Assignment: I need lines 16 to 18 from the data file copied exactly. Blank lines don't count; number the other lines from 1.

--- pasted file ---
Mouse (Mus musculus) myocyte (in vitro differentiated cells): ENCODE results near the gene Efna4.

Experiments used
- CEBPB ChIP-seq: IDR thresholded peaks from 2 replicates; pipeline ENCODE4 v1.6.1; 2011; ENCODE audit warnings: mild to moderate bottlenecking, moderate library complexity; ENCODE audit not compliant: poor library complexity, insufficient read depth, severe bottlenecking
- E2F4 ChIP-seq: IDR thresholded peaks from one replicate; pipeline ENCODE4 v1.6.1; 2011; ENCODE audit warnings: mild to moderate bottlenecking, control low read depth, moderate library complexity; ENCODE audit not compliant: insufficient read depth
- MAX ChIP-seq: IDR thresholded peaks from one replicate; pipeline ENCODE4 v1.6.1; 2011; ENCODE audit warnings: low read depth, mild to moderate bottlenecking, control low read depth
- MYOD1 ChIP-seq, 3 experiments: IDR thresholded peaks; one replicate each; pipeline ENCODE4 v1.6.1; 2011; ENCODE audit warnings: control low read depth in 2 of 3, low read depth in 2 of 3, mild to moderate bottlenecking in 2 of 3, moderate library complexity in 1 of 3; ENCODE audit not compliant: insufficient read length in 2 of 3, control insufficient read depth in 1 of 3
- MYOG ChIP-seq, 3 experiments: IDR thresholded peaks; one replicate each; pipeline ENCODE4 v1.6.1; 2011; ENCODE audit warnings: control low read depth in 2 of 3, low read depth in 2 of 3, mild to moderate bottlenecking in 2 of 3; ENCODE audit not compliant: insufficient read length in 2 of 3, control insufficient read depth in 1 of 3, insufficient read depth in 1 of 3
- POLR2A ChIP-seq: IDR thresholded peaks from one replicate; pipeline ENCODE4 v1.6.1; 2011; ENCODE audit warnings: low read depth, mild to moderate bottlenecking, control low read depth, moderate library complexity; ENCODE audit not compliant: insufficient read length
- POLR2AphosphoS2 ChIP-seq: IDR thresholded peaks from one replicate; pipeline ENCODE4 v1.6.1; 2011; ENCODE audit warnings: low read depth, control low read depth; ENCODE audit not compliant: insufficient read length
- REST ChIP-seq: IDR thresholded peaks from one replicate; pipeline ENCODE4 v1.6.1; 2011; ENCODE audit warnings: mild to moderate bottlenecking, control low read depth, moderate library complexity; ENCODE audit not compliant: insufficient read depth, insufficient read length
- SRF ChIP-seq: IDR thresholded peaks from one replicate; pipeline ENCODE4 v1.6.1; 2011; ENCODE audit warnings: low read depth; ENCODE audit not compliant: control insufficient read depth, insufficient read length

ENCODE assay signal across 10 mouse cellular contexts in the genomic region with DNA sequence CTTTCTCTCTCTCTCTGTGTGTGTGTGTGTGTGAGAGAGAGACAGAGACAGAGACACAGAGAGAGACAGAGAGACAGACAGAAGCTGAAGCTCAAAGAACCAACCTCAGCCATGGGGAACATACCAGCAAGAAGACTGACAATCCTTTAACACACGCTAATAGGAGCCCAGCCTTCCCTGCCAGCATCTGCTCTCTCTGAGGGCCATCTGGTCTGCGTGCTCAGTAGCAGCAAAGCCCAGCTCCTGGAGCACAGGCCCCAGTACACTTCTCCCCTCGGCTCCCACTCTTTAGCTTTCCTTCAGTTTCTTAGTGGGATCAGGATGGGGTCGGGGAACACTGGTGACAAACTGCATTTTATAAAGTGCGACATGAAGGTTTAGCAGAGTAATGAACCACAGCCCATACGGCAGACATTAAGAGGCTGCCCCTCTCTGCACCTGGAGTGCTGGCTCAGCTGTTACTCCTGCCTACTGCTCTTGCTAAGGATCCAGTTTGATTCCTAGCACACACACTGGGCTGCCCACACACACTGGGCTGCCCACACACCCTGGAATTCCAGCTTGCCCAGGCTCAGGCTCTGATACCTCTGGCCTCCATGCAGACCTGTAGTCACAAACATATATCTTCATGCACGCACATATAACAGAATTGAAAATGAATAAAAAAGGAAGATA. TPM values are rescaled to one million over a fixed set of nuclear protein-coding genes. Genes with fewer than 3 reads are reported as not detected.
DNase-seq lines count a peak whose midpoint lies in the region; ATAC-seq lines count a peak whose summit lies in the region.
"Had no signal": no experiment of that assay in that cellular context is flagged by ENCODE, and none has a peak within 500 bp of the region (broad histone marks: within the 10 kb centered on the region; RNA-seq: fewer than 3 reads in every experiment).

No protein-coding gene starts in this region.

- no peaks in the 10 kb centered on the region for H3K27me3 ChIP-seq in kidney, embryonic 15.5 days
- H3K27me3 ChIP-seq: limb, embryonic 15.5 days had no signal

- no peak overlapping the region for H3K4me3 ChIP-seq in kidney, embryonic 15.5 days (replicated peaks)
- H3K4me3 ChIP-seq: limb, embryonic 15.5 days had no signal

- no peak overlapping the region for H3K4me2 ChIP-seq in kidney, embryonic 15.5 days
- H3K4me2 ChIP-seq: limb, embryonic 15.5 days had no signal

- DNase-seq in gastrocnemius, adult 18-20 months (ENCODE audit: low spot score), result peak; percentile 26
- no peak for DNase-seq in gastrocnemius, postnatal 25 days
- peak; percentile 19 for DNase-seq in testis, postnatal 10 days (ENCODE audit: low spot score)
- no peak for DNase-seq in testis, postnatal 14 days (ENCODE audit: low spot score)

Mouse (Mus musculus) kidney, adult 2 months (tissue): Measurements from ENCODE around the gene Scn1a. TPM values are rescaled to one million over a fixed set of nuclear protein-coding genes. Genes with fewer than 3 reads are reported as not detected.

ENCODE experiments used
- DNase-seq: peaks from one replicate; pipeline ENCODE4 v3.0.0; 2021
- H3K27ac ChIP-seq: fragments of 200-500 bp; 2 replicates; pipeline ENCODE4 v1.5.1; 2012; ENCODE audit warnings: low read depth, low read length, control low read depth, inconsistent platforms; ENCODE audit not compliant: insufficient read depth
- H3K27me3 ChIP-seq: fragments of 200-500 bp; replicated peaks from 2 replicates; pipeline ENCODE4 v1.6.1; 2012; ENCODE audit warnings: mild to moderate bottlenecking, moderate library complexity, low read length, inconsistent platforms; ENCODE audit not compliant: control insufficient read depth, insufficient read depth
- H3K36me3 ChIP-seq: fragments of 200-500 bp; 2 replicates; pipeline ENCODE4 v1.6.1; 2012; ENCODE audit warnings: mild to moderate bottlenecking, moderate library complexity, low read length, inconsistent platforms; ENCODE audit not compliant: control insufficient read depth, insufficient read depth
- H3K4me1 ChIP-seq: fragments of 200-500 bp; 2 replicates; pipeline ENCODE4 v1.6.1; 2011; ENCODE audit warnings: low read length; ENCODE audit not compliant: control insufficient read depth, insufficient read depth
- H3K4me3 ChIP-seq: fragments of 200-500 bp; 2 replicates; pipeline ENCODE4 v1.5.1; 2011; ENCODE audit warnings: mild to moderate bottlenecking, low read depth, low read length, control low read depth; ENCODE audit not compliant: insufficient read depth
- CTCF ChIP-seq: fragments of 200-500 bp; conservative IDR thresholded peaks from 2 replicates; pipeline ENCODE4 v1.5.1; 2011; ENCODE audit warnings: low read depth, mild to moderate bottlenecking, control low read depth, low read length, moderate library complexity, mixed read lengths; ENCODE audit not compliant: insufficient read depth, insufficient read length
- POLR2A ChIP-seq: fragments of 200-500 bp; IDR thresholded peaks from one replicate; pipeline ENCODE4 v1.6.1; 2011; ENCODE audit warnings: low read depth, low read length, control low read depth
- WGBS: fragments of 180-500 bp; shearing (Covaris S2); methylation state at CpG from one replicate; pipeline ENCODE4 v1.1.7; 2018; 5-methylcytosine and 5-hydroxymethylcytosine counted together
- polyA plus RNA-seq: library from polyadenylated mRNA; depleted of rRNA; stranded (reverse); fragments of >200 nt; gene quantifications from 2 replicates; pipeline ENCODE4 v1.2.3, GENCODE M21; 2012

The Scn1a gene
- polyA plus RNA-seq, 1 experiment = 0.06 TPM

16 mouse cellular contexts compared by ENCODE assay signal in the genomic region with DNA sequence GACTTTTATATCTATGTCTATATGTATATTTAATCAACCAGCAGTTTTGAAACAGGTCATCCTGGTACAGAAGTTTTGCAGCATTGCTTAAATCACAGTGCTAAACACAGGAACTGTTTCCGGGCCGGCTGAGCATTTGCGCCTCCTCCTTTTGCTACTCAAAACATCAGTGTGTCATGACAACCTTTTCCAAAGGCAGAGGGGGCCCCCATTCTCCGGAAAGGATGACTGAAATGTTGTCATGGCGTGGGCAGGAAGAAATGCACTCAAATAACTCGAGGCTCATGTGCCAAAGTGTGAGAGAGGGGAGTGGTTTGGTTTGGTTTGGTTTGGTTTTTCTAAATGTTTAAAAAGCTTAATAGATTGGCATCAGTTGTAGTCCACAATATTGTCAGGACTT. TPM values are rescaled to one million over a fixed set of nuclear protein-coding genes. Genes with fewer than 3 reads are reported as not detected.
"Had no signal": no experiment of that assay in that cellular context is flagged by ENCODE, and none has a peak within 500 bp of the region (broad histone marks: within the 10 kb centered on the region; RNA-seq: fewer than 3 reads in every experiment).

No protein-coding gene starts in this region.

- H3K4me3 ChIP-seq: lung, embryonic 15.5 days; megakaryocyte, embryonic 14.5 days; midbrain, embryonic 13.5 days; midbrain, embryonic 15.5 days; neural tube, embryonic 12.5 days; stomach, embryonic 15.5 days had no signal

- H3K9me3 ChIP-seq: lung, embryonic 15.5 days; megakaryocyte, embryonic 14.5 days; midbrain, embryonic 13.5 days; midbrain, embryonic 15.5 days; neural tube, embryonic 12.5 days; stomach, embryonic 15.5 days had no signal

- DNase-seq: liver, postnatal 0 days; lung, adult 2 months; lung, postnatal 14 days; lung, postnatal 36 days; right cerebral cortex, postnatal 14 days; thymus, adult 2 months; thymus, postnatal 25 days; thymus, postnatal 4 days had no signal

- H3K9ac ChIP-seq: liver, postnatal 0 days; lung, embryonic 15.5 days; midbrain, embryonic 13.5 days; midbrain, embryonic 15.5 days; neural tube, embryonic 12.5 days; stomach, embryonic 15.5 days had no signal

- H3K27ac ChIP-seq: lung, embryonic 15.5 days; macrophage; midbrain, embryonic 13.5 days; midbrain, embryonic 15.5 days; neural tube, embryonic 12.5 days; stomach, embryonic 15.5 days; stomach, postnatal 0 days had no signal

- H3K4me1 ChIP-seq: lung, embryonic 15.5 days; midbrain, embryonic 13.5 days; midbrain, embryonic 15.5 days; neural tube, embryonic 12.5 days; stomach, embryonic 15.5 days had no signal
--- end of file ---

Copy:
- no peaks in the 10 kb centered on the region for H3K27me3 ChIP-seq in kidney, embryonic 15.5 days
- H3K27me3 ChIP-seq: limb, embryonic 15.5 days had no signal

- no peak overlapping the region for H3K4me3 ChIP-seq in kidney, embryonic 15.5 days (replicated peaks)